Camarillo State Hospital: A community symbol long forgotten

Camarillo State Hospital:  A community symbol long forgotten

by Jessica Goolsby

CI stands on the grounds of what was once the Camarillo State Mental Hospital. Before it closed in 1997, it housed those who were developmentally disabled and mentally ill. Once closed, it became the campus for California State University Northridge for a short time before turning into California State University Channel Islands.

Though the hospital was a big part of the community in Camarillo, many students do not know the history. Evelyn Taylor, Library Services Specialist III – Archives, set out to change that by writing a book and after two years, “Camarillo State Hospital” was published with co-author and photographer Mary Holt.

After Taylor was hired in 2000, former employees of the hospital showed her a closet full of old records. “They took me in…a broom closet and there were, maybe eight or ten record-size boxes of just stuff. As units were being shut down on campus, employees would…gather what they needed,” said Taylor. “But a lot of stuff was left behind. So, other employees who were still here would gather up everything and they said, ‘We know the students would want to know where they came from.’”

What started as a box full of random documents from the hospital soon turned into essentially a part-time job. “(The book) was published in June, so it took me two years. Two years, 20 hours a week and every waking moment,” said Taylor.

Camarillo wasn’t as big back then, so the hospital was closest to the city of Oxnard. Taylor said many people from around the community would work there and just never want to leave, so they ended up recruiting family members or friends. “They had this affiliation and they would bring their kids…generation after generation after generation. So, when this place shut down, not only did you have staff members, but (you had) everybody who was impacted because they didn’t have a job anymore.”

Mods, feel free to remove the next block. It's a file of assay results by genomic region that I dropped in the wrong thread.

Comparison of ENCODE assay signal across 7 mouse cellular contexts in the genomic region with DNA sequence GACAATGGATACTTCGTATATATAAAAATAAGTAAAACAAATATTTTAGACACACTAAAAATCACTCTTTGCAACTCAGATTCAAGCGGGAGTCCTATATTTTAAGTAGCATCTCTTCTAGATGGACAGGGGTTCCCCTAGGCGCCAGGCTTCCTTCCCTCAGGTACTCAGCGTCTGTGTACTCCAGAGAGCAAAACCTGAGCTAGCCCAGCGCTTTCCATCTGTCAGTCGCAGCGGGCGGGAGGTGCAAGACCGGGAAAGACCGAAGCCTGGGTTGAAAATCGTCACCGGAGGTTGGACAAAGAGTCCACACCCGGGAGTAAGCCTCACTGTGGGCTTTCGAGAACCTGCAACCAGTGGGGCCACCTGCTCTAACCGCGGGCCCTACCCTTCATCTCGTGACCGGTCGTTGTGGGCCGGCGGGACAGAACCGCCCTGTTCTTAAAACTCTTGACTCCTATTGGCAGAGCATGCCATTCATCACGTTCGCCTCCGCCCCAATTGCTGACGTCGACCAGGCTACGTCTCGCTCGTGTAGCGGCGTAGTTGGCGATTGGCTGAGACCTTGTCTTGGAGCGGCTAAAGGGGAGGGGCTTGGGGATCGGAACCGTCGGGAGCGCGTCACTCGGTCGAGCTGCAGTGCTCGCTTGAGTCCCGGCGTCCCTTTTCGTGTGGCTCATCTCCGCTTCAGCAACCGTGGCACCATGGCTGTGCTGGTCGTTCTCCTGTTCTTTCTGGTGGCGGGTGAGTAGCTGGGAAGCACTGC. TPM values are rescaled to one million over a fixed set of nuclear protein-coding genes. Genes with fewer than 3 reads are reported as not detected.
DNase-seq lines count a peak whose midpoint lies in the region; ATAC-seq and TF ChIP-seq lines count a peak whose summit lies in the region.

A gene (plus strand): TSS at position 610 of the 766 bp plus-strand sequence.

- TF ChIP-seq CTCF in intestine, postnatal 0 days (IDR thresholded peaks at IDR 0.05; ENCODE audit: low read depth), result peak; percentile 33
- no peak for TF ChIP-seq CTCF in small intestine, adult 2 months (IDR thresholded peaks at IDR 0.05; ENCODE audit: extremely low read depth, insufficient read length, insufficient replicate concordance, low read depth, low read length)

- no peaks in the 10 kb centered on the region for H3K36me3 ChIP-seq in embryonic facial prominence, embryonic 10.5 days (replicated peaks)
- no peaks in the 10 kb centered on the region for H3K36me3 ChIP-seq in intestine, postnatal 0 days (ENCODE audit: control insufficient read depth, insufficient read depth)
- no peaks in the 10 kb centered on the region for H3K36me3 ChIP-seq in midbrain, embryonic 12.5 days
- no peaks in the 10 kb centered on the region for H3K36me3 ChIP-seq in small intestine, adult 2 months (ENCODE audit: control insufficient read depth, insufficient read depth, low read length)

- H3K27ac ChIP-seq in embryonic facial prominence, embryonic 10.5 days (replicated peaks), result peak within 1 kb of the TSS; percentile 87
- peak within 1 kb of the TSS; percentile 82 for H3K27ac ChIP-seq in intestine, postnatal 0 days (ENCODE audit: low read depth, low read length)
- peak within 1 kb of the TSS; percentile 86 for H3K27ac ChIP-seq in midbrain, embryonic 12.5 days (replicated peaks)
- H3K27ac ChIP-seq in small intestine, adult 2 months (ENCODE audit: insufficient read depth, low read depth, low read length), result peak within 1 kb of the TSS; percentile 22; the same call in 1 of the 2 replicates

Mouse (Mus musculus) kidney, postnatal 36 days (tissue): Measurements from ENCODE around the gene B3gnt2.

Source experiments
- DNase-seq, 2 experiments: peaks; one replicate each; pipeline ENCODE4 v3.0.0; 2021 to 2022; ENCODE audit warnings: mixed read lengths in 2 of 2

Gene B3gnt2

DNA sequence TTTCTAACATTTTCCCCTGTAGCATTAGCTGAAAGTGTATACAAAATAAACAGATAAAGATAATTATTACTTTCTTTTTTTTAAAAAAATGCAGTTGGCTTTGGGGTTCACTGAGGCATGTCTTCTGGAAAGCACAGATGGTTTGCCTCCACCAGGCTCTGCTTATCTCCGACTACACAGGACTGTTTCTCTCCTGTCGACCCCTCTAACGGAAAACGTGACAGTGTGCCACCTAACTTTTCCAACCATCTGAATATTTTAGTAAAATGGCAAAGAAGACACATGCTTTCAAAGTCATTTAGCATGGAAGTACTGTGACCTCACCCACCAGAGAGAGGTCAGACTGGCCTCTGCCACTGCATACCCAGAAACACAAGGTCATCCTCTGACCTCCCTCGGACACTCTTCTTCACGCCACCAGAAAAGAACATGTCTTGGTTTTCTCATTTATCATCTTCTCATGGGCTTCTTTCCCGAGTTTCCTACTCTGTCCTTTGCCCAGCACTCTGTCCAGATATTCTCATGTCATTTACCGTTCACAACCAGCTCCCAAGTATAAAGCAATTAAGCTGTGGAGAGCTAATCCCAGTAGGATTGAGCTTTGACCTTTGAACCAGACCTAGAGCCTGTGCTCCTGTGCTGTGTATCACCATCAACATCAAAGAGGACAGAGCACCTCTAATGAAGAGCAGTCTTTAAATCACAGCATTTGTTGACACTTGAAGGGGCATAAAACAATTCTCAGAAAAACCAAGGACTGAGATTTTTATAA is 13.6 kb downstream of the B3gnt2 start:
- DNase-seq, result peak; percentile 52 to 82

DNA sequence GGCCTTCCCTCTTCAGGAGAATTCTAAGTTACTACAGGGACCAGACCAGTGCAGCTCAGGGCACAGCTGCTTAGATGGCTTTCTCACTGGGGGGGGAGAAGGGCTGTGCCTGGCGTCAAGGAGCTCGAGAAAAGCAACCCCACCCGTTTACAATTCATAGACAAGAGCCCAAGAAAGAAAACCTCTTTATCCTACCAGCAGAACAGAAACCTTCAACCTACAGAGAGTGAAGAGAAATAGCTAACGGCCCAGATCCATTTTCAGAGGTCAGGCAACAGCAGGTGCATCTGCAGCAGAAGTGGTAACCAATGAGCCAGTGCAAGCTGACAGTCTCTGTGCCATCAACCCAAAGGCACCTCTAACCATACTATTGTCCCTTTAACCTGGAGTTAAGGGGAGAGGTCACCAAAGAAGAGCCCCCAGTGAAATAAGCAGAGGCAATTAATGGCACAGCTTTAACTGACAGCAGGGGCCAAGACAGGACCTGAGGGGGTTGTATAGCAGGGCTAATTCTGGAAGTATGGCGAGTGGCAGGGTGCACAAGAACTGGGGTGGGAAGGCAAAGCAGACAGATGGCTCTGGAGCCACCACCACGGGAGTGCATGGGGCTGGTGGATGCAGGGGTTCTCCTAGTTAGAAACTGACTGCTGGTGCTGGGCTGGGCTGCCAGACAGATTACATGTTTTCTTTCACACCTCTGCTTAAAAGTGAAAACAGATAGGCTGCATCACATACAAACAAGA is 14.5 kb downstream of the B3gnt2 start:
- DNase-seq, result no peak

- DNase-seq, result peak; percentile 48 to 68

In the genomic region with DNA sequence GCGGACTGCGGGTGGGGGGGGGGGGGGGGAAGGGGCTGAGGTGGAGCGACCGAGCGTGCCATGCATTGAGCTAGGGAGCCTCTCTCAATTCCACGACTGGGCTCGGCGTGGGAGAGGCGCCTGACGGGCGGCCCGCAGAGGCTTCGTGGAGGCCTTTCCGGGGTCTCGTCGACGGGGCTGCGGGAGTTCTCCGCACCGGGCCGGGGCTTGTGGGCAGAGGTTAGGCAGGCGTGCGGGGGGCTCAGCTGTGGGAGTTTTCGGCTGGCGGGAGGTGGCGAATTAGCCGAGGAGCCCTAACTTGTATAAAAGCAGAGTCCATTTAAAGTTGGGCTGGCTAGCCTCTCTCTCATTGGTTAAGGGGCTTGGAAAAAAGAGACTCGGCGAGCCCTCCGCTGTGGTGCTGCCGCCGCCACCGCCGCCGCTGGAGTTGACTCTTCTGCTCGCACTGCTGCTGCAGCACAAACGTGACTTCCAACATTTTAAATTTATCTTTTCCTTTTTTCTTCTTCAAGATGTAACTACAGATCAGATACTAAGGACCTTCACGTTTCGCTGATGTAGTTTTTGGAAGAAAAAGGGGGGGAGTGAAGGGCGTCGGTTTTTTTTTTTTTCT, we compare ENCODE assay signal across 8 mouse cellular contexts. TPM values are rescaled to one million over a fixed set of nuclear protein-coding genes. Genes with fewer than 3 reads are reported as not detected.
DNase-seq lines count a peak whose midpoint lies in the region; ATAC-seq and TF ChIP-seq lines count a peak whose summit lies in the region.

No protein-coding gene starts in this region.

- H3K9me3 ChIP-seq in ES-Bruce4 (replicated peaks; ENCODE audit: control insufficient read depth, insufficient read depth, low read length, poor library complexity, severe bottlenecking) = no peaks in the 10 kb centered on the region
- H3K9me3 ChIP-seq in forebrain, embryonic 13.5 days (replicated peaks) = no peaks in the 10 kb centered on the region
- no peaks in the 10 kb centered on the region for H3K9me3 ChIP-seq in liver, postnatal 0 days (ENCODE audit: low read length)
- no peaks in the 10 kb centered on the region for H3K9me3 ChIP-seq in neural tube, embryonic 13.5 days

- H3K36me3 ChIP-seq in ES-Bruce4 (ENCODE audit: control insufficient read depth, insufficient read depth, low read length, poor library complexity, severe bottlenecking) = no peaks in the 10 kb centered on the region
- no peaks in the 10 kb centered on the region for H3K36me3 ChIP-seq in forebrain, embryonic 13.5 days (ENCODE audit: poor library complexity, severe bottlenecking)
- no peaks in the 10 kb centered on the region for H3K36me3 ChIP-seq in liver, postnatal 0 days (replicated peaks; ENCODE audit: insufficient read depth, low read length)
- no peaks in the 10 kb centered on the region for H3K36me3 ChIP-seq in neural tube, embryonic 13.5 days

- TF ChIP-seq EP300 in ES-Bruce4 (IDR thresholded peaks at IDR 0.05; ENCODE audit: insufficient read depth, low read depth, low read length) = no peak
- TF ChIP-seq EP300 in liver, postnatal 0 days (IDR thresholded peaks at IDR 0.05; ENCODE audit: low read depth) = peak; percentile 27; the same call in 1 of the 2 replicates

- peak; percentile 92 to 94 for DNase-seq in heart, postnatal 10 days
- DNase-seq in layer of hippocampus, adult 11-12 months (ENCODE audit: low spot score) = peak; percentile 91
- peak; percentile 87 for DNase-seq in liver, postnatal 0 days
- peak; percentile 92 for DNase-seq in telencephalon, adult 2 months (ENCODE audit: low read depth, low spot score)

The mental hospital is a part of CI’s history and with that can come a creepy abandoned vibe. A lot of that is due to how mental hospitals are often portrayed in movies. Maddy Hitchcock, a freshman performing arts major with an emphasis in dance, said, “I do believe it’s haunted, simply because it used to be a mental institution.”

“I think that kind of got overplayed,” said Taylor. “I heard that when the hospital went out that they had this big beautiful barn…and they would have certain individuals who were looking to be alone out there to do certain things. So, I think…as things get vandalized and dilapidated…it kind of lends itself to being scary.”

 To learn more about CI’s history and the impact it had on the community, Taylor and Holt’s book will be available for purchase at Arcadia Publishing’s website, local bookstores, Amazon and eBay, where they have released signed copies, or it can also be rented at John Spoor Broome Library, though there are only two copies.

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